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Scientists Accuse FDA of Corruption

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Washington, DCPeople everywhere are writing, blogging and tweeting about the corruption letter penned by the US Food and Drug Administration (FDA). The FDA has now "certified" this letter, which comes as good news to lawyers and plaintiffs. But inquiring minds want to know who penned the letter—a secret FDA whistleblower?

According to the Wall Street Journal, it's no secret. The Journal reported in January 2009 that nine FDA scientists sent a letter to John Podesta, the transition team head of then President-elect Barack Obama, pleading that the agency be restructured due to FDA managers who "ordered, intimidated and coerced scientists to manipulate data in violation of the law." The agency, they wrote, is "fundamentally broken."

A similar letter was sent in October to the House Energy and Commerce Committee, but didn't provide as much detail regarding allegations about problems at the agency, including the threat of disciplinary action against scientists who dissent from management. The Journal further reported that FDA spokeswoman Judy Leon said the agency is "actively engaged in a process to explore the staff members' concerns and take appropriate action."

In November the Energy and Commerce Committee's Democratic and Republican leaders sent a letter regarding apparent conflicts of interest to the head of the FDA, Dr. Andrew von Eschenbach, who helmed the agency from 2006 until 2009. During that time, von Eschenbach was also director of the National Cancer Institute and founder of anti-cancer forum C-Change. One FDA report indicated that von Eschenbach was moved by political pressure in the drug approvals process, which is typically handled by scientific staff.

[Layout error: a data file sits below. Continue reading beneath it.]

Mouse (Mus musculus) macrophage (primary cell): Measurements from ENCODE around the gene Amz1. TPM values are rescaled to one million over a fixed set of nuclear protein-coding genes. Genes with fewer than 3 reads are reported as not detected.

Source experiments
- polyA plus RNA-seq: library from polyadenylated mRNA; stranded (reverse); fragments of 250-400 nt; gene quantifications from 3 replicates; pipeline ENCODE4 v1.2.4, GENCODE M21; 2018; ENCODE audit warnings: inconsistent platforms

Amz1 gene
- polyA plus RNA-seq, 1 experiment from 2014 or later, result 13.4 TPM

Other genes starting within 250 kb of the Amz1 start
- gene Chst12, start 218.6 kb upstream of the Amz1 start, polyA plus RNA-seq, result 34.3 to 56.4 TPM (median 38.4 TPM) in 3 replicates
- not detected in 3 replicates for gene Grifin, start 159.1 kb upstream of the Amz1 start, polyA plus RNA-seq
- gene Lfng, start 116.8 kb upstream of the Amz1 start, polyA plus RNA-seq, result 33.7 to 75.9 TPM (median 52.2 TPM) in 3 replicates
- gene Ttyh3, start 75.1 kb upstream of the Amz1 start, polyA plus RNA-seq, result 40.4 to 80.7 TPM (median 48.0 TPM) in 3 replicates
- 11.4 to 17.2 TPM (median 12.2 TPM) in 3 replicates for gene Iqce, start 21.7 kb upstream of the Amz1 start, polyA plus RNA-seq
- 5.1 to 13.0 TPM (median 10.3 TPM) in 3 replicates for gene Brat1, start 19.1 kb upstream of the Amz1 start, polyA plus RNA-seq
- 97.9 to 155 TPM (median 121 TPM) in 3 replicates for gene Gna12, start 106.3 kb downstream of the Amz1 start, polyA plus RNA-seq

Back in 2005 a senior Republican senator told former President Bush that he should cancel his plan to allow von Eschenbach, a longtime friend of the Bush family and the director of the National Cancer Institute, to serve simultaneously as acting commissioner of food and drugs.

Much of the incentive for this corruption letter stems from a medical device. In 2009 the FDA said that former commissioner von Eschenbach and four New Jersey congressmen unduly influenced the approval for Menaflex, a medical device made by ReGen Biologics Inc., even though the agency's scientific reviewers deemed the device unsafe. One senator reportedly received $2,300 in 2008 from a ReGen executive.

This was the first time the FDA publicly questioned the process behind one of its approvals, admitted that a regulatory decision was influenced by politics and accused a former commissioner of questionable conduct.

Now that the FDA has certified the corruption letter, it will likely make plaintiffs' lawyers's jobs easier, as they won't have to go through numerous discovery demands. Instead, they can wave this letter in court. As for lawyers who defend drug companies, they can no longer rely on the FDA to say the product was "good to go."

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